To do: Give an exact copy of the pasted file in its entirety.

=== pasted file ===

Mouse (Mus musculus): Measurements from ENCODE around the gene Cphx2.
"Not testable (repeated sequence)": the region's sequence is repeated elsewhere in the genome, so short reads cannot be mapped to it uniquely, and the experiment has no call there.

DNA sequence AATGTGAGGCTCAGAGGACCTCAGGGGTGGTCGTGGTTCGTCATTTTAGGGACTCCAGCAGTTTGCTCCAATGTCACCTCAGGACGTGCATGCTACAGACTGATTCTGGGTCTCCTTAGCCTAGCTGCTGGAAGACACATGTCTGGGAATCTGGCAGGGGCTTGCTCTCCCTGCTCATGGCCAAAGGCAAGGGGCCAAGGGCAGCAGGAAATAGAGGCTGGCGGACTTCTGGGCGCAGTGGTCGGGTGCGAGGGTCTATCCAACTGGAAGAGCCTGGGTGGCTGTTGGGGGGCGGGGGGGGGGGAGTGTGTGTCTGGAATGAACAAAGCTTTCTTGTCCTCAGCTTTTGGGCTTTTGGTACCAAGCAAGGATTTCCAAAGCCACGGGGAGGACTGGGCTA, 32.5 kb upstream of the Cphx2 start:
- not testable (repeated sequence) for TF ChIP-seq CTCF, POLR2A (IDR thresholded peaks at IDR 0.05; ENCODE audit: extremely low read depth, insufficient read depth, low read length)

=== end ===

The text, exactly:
Mouse (Mus musculus): Measurements from ENCODE around the gene Cphx2.
"Not testable (repeated sequence)": the region's sequence is repeated elsewhere in the genome, so short reads cannot be mapped to it uniquely, and the experiment has no call there.

DNA sequence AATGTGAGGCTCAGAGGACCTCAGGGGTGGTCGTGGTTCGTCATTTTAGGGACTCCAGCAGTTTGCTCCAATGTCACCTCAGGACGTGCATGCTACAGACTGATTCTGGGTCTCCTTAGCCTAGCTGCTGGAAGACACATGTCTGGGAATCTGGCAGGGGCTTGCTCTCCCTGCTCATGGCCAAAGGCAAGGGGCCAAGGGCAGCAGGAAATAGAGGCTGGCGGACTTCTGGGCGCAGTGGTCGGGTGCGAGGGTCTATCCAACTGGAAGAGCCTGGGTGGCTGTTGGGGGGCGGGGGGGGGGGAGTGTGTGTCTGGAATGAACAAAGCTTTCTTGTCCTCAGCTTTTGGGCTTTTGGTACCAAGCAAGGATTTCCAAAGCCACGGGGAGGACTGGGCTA, 32.5 kb upstream of the Cphx2 start:
- not testable (repeated sequence) for TF ChIP-seq CTCF, POLR2A (IDR thresholded peaks at IDR 0.05; ENCODE audit: extremely low read depth, insufficient read depth, low read length)